Hot dang! Use fluid grids, flexible images, and CSS media queries to create elegant user experiences that fit any browser or device’s viewport. By Ethan Marcotte, co-author of Designing With Web Standards 3rd Edition.
WHEN MANDY BROWN, Jason Santa Maria and I formed A Book Apart, one topic burned uppermost in our minds, and there was only one author for
Nothing else, not even “real fonts” or CSS3, has stirred the standards-based design community like the imminent arrival of HTML5. Born out of dissatisfaction with the pacing and politics of the W3C, and conceived for a web of applications (not just documents), this new edition of the web’s lingua franca has in equal measure excited, angered, and confused the web design community.
There are other books about HTML5, and there will be many more. There will be 500 page technical books for application developers, whose needs drove much of HTML5’s development. There will be even longer secret books for browser makers, addressing technical challenges that you and I are blessed never to need to think about.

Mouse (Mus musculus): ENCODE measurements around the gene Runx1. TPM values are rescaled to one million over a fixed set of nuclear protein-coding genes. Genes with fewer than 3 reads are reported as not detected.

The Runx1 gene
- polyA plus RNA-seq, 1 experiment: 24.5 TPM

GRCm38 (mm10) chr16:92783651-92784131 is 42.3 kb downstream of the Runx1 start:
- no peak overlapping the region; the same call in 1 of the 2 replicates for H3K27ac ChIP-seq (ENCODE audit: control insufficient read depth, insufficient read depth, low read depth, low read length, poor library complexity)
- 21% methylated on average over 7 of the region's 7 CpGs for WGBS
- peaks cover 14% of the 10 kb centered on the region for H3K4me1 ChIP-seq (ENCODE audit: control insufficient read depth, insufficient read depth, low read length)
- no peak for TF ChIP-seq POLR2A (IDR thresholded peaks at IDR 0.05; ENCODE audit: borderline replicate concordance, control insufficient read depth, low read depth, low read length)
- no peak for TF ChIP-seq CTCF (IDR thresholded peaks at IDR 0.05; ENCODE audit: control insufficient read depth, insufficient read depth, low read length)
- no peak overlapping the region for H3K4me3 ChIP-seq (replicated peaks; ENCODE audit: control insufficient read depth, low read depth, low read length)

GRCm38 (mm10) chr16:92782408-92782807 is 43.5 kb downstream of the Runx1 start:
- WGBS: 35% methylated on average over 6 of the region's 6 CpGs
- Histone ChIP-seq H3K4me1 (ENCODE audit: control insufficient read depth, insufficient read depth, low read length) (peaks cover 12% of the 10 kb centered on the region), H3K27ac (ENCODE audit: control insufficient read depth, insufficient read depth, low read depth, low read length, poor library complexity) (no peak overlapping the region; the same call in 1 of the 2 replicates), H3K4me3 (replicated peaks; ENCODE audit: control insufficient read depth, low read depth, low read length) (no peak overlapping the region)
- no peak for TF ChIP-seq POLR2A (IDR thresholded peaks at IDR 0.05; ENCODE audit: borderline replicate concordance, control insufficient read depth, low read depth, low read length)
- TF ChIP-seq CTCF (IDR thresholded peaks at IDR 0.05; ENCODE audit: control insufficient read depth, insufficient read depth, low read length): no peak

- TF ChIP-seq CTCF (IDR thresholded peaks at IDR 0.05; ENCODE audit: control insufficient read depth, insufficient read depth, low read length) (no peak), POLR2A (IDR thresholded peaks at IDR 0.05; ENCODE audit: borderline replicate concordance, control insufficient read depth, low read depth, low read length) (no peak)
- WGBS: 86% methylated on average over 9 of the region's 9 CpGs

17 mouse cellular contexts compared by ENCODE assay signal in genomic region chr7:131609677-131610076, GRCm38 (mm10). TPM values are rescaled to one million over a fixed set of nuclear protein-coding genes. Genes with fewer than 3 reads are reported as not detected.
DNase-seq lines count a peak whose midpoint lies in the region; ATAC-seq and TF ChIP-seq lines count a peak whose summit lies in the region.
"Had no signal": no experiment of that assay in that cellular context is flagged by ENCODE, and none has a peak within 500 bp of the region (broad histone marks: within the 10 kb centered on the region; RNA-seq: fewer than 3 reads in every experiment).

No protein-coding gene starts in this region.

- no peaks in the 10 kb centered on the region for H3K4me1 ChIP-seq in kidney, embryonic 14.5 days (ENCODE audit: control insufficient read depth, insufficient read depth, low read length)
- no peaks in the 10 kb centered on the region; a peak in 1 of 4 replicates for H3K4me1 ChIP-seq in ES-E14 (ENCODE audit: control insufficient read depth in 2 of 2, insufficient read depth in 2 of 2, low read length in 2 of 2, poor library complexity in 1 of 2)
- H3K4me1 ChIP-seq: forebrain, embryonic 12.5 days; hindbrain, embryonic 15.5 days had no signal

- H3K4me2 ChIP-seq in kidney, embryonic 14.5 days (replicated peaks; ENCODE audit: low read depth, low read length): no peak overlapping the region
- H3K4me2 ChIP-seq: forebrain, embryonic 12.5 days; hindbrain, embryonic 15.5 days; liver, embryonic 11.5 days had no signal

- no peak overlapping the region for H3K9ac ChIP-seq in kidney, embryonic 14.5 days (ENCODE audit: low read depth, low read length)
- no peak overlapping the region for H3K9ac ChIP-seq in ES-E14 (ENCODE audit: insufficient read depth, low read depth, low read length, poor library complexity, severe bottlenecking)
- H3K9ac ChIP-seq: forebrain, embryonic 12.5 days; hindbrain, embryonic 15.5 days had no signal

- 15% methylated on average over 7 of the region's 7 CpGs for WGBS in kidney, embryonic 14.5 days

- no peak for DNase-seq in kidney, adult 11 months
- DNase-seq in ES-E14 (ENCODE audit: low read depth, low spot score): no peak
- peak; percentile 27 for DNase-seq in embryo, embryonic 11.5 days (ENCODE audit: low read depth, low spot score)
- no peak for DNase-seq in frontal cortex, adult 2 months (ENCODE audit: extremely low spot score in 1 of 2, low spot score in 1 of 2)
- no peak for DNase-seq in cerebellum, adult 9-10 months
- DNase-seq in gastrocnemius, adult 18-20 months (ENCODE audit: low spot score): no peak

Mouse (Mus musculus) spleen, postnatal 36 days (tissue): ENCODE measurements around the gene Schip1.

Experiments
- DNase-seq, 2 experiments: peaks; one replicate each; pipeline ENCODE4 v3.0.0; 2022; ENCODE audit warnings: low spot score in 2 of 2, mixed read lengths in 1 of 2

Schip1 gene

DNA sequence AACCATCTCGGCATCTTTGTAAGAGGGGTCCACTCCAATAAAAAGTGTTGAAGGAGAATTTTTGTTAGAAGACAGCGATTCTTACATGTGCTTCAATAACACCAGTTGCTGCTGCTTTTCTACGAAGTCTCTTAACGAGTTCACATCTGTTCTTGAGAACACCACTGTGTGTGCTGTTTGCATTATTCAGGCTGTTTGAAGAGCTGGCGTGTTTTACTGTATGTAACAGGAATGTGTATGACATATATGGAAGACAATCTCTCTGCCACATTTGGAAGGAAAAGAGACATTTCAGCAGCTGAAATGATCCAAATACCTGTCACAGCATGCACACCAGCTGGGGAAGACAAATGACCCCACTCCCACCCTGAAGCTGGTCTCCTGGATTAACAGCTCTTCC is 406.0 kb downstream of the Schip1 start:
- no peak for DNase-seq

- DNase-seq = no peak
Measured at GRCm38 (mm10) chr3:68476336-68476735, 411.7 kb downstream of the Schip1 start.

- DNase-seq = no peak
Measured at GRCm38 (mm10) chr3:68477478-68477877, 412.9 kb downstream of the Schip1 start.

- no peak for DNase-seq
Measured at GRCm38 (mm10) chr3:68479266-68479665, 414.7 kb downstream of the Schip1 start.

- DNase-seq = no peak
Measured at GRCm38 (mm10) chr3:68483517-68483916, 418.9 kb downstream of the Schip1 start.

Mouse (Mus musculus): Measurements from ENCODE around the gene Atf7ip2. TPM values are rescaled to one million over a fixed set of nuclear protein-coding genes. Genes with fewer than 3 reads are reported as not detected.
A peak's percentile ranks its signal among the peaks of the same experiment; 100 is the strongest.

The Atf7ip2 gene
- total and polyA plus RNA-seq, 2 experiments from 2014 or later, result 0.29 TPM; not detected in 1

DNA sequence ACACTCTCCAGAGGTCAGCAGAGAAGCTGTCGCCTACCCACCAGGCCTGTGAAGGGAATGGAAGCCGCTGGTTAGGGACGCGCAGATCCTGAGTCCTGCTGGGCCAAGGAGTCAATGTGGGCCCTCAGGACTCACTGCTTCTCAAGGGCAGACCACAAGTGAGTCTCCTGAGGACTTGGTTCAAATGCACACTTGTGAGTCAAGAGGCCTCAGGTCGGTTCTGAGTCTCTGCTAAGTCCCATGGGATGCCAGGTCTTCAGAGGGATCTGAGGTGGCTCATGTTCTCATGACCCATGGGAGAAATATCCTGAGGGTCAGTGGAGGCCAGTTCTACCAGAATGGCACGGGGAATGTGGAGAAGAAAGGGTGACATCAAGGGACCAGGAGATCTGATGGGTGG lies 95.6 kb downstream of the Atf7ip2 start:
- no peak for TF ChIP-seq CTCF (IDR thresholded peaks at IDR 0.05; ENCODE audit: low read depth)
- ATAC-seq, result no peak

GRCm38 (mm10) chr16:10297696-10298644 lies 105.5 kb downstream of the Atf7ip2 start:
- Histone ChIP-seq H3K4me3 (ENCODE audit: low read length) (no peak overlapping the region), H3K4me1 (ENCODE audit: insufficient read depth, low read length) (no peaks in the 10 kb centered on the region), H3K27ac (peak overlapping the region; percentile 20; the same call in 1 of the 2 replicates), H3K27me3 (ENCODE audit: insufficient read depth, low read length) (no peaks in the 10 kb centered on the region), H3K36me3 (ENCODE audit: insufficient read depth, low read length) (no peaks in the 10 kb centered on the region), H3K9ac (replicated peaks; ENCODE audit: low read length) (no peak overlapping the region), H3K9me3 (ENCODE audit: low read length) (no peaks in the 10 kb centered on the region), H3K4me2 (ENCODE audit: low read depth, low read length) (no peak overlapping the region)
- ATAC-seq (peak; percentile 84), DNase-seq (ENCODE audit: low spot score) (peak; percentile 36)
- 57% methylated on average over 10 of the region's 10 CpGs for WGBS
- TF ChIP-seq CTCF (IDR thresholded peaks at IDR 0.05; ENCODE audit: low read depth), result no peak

But this is a book for you—you who create web content, who mark up web pages for sense and semantics, and who design accessible interfaces and experiences. Call it your user guide to HTML5. Its goal—one it will share with every title in the forthcoming A Book Apart catalog—is to shed clear light on a tricky subject, and do it fast, so you can get back to work.
The present-day content producer refuses to die.
And don’t miss…